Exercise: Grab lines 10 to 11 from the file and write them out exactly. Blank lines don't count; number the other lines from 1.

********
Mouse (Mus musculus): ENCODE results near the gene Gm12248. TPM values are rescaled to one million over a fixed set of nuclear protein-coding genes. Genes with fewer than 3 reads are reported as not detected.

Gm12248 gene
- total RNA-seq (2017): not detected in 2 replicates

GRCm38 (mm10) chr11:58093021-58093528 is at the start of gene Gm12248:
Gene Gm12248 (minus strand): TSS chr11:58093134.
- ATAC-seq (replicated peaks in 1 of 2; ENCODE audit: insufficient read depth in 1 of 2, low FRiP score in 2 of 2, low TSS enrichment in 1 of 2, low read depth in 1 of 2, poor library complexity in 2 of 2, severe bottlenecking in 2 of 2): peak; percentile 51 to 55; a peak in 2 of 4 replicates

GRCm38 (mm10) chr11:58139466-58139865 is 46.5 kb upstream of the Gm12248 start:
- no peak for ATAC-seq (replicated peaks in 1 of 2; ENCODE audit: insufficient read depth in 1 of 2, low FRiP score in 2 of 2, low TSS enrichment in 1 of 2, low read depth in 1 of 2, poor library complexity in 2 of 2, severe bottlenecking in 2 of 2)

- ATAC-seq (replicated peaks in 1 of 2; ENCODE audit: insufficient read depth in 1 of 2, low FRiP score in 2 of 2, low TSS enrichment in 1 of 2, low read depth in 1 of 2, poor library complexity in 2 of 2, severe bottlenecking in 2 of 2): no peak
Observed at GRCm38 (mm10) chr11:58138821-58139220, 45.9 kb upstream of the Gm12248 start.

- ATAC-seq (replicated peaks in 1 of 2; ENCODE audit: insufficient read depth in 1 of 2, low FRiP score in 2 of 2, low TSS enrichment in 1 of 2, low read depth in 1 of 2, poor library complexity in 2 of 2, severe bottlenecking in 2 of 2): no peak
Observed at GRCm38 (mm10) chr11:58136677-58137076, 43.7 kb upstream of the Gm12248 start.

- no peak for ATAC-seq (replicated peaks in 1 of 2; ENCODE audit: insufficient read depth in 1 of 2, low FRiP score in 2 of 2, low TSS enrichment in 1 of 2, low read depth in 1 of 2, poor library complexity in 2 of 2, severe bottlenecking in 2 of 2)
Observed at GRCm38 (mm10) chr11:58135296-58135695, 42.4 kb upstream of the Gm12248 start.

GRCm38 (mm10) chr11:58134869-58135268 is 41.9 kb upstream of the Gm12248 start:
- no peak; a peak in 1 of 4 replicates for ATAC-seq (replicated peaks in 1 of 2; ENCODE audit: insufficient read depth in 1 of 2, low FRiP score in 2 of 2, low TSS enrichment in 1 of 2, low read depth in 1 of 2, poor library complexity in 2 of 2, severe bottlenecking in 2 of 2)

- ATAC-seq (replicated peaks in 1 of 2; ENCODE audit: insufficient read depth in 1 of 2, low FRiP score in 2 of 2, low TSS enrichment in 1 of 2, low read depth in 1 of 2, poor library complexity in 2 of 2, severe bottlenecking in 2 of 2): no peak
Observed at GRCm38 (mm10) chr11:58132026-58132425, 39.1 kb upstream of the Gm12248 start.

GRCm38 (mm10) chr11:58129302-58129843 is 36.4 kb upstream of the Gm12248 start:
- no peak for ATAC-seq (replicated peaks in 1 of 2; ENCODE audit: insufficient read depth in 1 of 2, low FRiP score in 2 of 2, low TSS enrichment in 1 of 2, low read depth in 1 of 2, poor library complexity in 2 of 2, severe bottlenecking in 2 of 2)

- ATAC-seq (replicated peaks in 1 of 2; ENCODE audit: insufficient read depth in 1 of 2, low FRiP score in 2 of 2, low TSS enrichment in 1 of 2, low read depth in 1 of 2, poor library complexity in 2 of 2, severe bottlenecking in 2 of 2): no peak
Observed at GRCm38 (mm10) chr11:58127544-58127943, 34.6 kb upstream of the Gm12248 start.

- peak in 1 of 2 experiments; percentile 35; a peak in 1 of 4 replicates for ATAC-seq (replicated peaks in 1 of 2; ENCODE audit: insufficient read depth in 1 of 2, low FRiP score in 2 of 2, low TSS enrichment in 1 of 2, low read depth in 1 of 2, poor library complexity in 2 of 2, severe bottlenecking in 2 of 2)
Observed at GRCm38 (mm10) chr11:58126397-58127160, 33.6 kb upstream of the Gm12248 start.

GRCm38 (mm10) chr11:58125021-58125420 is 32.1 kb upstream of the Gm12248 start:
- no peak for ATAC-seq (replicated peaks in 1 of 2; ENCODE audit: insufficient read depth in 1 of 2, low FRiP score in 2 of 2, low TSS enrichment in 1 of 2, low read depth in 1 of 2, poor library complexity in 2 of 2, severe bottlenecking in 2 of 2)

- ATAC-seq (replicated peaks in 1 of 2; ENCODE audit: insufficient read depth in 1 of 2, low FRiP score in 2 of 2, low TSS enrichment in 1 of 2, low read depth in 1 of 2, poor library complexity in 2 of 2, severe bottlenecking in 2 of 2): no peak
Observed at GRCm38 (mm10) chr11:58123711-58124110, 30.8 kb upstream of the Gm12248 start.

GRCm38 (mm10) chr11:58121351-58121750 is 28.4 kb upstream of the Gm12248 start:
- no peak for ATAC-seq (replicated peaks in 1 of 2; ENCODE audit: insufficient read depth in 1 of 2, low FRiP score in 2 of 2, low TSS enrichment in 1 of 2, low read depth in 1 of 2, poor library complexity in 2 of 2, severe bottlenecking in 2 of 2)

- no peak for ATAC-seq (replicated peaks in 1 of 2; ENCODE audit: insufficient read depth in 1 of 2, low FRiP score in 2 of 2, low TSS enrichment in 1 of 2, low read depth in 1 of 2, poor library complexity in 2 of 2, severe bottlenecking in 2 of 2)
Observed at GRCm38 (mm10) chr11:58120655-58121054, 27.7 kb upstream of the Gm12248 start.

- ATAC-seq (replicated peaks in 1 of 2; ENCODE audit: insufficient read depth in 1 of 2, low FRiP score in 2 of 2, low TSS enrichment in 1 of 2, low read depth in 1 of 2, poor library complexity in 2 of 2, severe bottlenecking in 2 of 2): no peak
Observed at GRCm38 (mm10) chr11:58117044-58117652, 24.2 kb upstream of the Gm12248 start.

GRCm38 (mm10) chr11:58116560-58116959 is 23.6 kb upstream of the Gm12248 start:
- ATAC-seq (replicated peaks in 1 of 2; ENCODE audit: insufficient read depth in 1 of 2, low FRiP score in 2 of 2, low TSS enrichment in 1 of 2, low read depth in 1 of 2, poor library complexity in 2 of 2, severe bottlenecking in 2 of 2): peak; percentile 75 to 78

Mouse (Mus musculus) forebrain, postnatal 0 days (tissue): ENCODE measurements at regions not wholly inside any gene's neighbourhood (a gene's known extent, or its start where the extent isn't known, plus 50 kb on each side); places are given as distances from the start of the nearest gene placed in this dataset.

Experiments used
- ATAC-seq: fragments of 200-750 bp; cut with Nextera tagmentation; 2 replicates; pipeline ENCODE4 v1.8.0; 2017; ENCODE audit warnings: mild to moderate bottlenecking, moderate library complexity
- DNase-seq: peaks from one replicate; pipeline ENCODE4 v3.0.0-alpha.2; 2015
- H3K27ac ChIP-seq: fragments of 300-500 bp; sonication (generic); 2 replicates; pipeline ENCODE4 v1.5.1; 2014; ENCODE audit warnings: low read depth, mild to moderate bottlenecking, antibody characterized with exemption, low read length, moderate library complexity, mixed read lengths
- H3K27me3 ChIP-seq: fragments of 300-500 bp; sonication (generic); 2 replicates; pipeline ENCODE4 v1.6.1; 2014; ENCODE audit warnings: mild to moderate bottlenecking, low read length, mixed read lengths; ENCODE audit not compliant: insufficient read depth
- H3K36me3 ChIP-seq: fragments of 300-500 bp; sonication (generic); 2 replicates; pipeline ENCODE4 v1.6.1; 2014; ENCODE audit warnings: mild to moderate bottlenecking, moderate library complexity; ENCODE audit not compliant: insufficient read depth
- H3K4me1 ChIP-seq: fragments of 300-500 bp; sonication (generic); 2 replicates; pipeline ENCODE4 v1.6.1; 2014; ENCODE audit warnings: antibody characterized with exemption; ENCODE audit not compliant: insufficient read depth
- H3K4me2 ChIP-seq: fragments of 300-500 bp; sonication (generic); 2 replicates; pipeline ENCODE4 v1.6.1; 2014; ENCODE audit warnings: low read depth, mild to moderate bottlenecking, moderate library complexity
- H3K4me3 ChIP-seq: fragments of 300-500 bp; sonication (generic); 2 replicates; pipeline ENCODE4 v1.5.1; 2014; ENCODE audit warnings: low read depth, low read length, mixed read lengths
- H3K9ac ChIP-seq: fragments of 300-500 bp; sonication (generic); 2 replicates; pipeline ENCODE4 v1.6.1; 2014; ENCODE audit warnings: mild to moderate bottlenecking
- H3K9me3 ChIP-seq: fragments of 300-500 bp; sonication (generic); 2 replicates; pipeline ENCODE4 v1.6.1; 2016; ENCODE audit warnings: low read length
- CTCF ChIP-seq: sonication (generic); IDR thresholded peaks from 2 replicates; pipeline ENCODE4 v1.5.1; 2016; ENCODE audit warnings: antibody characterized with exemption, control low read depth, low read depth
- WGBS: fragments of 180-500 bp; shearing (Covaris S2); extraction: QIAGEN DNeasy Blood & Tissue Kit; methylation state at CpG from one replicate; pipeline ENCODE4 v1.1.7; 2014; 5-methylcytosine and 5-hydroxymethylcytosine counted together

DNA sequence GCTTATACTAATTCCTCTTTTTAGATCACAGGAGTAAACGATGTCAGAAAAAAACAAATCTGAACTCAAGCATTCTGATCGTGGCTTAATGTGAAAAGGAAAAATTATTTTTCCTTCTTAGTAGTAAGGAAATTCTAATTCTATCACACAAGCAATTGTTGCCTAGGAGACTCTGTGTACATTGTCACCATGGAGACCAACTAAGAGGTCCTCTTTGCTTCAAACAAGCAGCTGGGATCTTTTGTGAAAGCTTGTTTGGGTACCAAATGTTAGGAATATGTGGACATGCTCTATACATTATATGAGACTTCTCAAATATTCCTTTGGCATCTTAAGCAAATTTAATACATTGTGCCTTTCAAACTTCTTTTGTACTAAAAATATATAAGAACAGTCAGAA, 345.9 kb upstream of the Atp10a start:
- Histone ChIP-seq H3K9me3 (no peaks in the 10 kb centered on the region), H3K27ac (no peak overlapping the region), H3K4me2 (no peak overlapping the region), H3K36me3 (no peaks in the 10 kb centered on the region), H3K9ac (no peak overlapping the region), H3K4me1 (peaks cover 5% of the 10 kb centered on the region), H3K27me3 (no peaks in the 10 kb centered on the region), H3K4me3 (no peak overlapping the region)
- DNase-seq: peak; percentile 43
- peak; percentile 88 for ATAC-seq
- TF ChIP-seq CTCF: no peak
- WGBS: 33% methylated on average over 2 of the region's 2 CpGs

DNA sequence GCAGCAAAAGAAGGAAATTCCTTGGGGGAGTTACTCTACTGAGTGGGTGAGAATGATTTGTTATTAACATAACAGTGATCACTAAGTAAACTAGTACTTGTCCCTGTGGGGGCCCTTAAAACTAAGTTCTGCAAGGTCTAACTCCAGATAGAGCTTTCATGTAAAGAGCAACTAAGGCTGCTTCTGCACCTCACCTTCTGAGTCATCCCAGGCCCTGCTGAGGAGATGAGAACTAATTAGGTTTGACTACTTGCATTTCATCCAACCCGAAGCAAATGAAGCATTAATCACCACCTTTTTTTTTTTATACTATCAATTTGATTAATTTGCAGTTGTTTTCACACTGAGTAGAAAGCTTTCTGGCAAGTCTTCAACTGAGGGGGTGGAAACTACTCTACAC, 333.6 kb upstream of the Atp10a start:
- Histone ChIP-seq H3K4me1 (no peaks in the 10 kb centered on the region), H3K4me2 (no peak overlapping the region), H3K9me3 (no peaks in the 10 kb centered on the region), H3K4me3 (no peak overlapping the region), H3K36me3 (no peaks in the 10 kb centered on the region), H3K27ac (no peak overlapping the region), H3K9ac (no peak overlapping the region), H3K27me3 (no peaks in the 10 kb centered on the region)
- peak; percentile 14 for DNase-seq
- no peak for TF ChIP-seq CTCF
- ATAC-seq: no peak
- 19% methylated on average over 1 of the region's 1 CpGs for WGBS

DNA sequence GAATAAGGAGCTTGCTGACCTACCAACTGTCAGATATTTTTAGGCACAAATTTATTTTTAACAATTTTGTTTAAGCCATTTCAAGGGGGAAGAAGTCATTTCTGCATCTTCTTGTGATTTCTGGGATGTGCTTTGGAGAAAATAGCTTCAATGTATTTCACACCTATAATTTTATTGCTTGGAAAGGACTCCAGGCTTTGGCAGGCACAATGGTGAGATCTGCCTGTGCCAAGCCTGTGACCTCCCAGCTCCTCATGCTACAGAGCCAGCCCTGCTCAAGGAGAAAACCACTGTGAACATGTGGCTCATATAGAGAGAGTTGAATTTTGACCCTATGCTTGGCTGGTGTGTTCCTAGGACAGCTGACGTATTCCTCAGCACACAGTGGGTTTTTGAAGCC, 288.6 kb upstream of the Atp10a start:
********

Observed at GRCm38 (mm10) chr11:58138821-58139220, 45.9 kb upstream of the Gm12248 start.

- ATAC-seq (replicated peaks in 1 of 2; ENCODE audit: insufficient read depth in 1 of 2, low FRiP score in 2 of 2, low TSS enrichment in 1 of 2, low read depth in 1 of 2, poor library complexity in 2 of 2, severe bottlenecking in 2 of 2): no peak